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With your help I have successfully resolved a question that I have asked here. I have developed a custom Tomcat authenticator for the web application, and currently the authenticator and its configuration file are located in the %CATALINA_HOME%\lib\ directory. Unfortunately, the authenticator configuration file is almost a duplicate for the configuration file of the web application (located in %CATALINA_HOME%\webapps\myapp) the authenticator was developed for, and the configuration files both, obviously, share the same DB-connection settings. This is inconvenient because sharing the only configuration file would be the best.

I think there could be two ways to resolve the issue:

  1. Find the webapps directory for myapp presence somehow at Tomcat startup, and then read the application configuration file (proceed from the current situation, and the myapp\WEB-INF\web.xml is configured properly). Sure, unfortunately this requires Tomcat restart.
  2. There might be a way to put the form authenticator into the corresponding web application directory to be able to read the shared configuration file directly. Perhaps this might eliminate Tomcat restart and allow simple redeployment.

I would like to prefer the second solution if it's possible, but I'm not sure. Which way is better, if they both exist? Or is there any other and even better solution not putting the web application specific authenticator into %CATALINA_HOME\lib%?

Thanks in advance and sorry for my English.

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Is there any reason why the web app cannot just invoke the authenticator in Tomcat? (and your English is fine.) – Thorbjørn Ravn Andersen Sep 18 '10 at 23:21
@Thorbjørn Ravn Andersen: Thanks. Currently the web app has context.xml configured to use that authenticator. The only problem is that the web application is webapps-directory-based and the authenticator is %CATALINA_HOME%\lib-directory-base though the business logic of the authenticator depends on just that app. And it could be perfect if their configuration files were only and not a pair. The reason of the question is that deploying of the web app always requires updating the authenticator settings to become the same. The %CATALINA_HOME%\lib is just "spoiled" with auth config file. – Lyubomyr Shaydariv Sep 19 '10 at 7:20

2 Answers 2

You have a case of code duplication.

I would suggest refactoring the code, so that Tomcat has all the necessary code to to its authentification, and then refactor your application to solely use the Tomcat authentification code.

If your application cannot use the Tomcat authentification you can at least move the common code, including its configuration files, up in Tomcat, and then use the common code.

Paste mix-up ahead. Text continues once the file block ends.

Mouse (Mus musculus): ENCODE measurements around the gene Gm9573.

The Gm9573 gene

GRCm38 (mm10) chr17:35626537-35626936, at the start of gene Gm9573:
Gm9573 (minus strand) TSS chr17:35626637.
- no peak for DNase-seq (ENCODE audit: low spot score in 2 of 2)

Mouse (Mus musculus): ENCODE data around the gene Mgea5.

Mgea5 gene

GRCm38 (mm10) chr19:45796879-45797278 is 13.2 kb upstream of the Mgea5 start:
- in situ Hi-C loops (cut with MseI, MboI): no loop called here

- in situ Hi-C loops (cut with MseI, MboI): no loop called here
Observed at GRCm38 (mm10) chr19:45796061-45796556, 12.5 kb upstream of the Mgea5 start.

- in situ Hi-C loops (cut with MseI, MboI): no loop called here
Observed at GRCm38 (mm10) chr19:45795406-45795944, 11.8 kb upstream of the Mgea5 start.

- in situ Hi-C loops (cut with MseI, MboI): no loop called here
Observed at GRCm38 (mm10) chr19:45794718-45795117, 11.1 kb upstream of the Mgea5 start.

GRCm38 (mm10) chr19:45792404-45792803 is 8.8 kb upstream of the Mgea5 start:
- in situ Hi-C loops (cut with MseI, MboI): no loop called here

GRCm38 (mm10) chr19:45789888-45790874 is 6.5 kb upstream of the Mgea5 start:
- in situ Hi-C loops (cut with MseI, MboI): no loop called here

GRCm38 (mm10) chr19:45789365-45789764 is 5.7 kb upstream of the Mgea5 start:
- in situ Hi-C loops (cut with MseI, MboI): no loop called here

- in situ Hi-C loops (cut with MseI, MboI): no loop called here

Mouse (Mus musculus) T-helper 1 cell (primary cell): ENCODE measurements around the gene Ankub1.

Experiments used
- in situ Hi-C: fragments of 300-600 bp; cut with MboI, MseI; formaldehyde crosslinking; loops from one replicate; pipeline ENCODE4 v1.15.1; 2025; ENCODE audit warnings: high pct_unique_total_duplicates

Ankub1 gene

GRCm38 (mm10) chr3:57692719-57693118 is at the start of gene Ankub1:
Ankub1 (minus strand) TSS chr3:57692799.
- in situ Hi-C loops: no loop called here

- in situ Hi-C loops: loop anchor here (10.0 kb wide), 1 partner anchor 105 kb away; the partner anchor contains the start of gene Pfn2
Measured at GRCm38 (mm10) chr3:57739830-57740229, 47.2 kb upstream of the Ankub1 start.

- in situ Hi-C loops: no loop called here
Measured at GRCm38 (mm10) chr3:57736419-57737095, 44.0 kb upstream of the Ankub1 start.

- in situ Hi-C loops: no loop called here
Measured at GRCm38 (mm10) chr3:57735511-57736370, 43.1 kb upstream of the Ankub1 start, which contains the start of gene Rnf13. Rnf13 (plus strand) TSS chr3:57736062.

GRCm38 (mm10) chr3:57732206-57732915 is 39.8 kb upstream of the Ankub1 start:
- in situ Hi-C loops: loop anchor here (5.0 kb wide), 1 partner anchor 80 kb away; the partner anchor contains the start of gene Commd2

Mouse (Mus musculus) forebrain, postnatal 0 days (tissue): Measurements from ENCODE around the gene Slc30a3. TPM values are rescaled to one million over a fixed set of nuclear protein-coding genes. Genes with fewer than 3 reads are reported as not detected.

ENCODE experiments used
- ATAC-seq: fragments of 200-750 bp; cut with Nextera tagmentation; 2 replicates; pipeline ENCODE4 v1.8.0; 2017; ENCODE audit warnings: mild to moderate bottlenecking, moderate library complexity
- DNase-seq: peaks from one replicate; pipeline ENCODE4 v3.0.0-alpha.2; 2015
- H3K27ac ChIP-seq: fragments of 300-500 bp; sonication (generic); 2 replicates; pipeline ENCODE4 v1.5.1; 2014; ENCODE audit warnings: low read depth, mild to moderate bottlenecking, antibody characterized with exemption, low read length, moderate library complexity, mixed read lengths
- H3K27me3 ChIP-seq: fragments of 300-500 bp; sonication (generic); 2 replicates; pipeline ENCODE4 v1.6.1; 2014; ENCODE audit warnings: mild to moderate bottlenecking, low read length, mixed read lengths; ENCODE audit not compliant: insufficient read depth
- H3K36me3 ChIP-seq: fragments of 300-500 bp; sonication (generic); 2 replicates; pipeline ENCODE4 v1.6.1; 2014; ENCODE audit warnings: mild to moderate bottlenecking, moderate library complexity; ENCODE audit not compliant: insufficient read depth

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The only duplicated thing is multiple (two) configurations located in CATALINA_HOME\lib\myapp.conf (I believe there should be JAR files only) and CATALINA_HOME\webapps\myapp\WEB-INF\myapp.conf respectively. Both contain the same DB-connection properties. But recently I had an obscure (for a first look) bug, because I just forgot update both files after deployment. So I would like to put the authenticator configuration into the corresponding web applicatio directory somehow to make the configuration file unique. Sorry, I can't expain better. :( – Lyubomyr Shaydariv Sep 19 '10 at 8:56
Have you considered loading the configuration into a PRoperties object in the container, and making it available to your application through JNDI? – Thorbjørn Ravn Andersen Sep 19 '10 at 9:09
@Thorbjørn Ravn Andersen: No, actually no. I'm not familiar with JNDI, and for the moment cannot figure out how it could help me to share DB-connection settings between the authenticator and the web application. – Lyubomyr Shaydariv Sep 19 '10 at 9:24
JNDI is basically a HashMap into a data structure kept inside the web container. Hence you can define your object in the web container, and then look it up in the web application. Use only classes available in the JRE for casting the object coming out of JNDI to avoid class loader issues. – Thorbjørn Ravn Andersen Sep 19 '10 at 13:18
So, if I understand you correctly: 1) create a context object in the web application using JNDI API; 2) populate that context with e.g. a connection string; 3) after the first login attempt just try to retrieve the connection string at the custom authenticator side. Is it right? – Lyubomyr Shaydariv Sep 20 '10 at 13:18
up vote 0 down vote accepted

Ah, it's all much easier! The main idea is just to get connection string through the (JDBCRealm) context.getRealm() object in the authenticate(...). That's enough to resolve my issue.

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